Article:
• House on Cottage Row.  The story of a house with heartwarming and heartbreaking secrets.  (Think of all the stories Tara, from “Gone with the Wind”, could tell.)
  • Pensacola:  The Dark Paradise.  Think “City Confidential”.  Every town has a story to tell.  I told mine in “The Ghoul of Whitmire Cemetery” (which was published in an anthology sponsored by the Saturday Evening Post, and was based on a true story).  https://sarahleastories.com/2015/12/06/more-good-news/

I believe these prompts will also help you to write in other “voices”.  I have found that almost all of my main characters are extensions of myself, and so I am in bad need of an “out-of-body” experience.

A persona poem is another great exercise in this:  http://www.writersdigest.com/whats-new/the-many-faces-of-persona-poems

Writer’s Digest Wednesday Poetry Prompt #333, Theme: Exhaustion

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The Day after Christmas

Twas the day after Christmas,
when all through the world,
everyone lay a-sleeping,
exhausted from too much holiday keeping.

The Northern Lights are like a cloud of magic
beckoning him home to the North Pole,
the reindeer leaving behind lumps of coal.
It has been a long night of noshing,
crawling up and down fireplaces in snowy wonderlands,
and in and out of windows in rainy summerlands.

He was an old man—
this giver of gifts—
when he was given everlasting life
almost two thousand years ago.
With the help of his elves,
he crafted the cradle
for the Baby King in the manger;
his wife, Ella, had sewn the blanket
He was wrap’t in—
a shroud of Bethlehem.

When he and the Missus
had touched the Babe’s head,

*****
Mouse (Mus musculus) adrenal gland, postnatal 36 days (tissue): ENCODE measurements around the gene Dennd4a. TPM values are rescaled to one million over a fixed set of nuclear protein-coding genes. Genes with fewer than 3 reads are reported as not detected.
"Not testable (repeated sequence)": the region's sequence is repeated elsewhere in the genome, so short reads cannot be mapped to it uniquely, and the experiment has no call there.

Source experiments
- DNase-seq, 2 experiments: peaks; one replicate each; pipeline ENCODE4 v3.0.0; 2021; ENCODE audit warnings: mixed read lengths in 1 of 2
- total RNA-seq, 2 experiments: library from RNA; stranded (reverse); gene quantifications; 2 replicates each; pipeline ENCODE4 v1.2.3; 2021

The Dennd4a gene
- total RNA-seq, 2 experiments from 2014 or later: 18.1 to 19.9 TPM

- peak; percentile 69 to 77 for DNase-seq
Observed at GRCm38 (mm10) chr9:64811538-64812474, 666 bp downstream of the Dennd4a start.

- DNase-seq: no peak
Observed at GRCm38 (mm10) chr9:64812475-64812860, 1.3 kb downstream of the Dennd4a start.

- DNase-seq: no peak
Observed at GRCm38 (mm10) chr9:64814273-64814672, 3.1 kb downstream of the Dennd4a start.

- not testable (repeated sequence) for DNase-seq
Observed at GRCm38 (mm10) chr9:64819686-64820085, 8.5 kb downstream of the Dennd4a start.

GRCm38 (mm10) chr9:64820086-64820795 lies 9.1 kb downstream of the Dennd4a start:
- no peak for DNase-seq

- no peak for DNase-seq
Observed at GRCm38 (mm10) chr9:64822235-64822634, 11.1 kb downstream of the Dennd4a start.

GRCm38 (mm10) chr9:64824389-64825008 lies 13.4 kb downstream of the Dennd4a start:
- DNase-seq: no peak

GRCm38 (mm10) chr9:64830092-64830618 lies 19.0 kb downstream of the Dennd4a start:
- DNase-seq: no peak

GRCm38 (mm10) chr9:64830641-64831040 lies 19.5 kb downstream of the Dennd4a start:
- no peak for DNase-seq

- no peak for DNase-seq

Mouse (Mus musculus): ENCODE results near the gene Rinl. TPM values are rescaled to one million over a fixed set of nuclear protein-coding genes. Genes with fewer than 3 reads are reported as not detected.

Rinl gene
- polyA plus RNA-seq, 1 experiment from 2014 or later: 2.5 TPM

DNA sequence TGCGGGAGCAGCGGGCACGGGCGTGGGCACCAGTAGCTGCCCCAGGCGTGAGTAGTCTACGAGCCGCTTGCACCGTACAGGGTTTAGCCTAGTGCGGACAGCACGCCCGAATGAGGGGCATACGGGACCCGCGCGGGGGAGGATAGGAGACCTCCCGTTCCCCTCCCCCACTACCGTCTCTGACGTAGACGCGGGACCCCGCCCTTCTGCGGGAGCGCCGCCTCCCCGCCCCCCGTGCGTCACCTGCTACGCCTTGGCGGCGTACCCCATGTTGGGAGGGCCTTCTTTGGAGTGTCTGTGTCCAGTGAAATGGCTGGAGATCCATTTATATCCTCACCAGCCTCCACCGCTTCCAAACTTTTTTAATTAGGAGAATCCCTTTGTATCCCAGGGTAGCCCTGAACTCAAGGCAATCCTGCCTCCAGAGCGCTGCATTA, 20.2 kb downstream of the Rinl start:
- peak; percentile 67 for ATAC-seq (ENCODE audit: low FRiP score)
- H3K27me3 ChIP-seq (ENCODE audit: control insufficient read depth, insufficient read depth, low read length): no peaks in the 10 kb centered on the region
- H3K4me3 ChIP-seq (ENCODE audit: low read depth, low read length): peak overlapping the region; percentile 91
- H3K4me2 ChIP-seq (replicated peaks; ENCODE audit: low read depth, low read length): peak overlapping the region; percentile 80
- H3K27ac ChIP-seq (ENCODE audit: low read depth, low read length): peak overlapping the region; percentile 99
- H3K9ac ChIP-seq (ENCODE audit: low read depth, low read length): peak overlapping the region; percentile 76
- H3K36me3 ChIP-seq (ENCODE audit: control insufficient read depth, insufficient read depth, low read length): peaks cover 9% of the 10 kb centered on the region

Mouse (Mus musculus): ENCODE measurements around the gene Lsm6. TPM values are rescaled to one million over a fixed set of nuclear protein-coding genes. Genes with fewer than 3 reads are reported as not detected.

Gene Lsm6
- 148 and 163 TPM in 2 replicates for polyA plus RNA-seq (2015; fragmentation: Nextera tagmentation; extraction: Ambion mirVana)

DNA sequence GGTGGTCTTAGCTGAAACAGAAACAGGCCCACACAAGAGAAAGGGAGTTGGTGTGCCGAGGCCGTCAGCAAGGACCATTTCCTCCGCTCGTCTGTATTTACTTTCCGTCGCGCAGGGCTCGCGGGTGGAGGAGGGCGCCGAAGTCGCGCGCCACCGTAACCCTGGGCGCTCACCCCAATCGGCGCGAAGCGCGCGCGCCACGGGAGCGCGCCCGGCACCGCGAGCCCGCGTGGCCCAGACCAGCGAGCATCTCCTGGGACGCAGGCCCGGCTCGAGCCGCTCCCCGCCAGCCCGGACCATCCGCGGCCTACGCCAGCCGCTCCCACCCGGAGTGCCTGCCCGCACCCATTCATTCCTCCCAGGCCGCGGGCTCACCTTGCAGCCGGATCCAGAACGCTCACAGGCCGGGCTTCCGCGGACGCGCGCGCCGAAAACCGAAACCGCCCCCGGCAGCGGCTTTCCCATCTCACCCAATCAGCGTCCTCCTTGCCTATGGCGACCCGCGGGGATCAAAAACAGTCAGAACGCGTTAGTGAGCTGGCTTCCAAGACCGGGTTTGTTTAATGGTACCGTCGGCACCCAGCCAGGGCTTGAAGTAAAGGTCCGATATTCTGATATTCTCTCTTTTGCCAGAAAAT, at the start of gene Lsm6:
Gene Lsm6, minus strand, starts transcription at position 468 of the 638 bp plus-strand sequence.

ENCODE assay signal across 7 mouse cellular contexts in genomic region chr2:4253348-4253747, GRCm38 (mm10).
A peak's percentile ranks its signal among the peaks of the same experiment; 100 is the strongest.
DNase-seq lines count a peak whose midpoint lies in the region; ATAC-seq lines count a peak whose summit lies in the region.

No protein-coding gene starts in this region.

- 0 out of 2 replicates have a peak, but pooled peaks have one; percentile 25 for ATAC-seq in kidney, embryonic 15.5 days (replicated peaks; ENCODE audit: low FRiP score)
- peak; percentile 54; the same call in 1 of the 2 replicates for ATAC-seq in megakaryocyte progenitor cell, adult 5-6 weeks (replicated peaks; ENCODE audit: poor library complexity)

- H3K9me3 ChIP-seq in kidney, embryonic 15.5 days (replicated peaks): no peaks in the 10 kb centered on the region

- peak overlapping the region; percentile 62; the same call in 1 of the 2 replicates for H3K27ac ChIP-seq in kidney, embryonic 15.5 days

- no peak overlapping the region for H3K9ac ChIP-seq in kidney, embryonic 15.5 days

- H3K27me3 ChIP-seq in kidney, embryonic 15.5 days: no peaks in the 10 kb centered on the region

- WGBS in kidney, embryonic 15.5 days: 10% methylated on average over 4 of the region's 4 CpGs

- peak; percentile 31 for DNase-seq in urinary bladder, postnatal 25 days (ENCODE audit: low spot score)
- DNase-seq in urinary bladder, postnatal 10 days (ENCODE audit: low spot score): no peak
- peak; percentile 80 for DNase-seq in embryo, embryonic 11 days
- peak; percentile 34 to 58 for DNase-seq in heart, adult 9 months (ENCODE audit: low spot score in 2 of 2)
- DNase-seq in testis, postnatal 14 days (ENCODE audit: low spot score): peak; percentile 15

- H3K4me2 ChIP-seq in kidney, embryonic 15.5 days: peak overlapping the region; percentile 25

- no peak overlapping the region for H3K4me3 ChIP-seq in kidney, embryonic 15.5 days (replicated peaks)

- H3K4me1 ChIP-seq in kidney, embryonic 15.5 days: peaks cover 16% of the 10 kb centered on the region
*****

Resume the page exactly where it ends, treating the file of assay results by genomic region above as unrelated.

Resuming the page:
death was swallowed up whole,
and they were given a task—
to be not the masters,
but the servants of the least among them.

He feels his light fading at times,
for fewer children believe now,
but the younger ones do,
for the Kingdom of Heaven
is made up of such.

All the families, he knew by name—
the ones who leave rummy eggnog in punch mugs
and brandied fruitcake on tea plates;
the ones who leave reindeer treats,
and sugar cookies shaped like stars and snowflakes;
the ones with nothing to give
but letters of wishes and thank you cards
and handmade keepsakes.

It wasn’t till centuries later that
the young Norman had captured his essence,
for the boy had caught him unawares
the year he’d left him a box of colors
with which he’d painted the world—
capturing the spirit of Americana,
of happy times and auld lang syne.
Norman had brought him to life through memory—
imagination filling in the rest,
capturing the awe and wonder
so many children possess.

As Santa nears home,
the reindeer skating over the ice,
he whispers to the midnight clear,
“Happy Christmastide to all,
and to all, a Happy New Year!”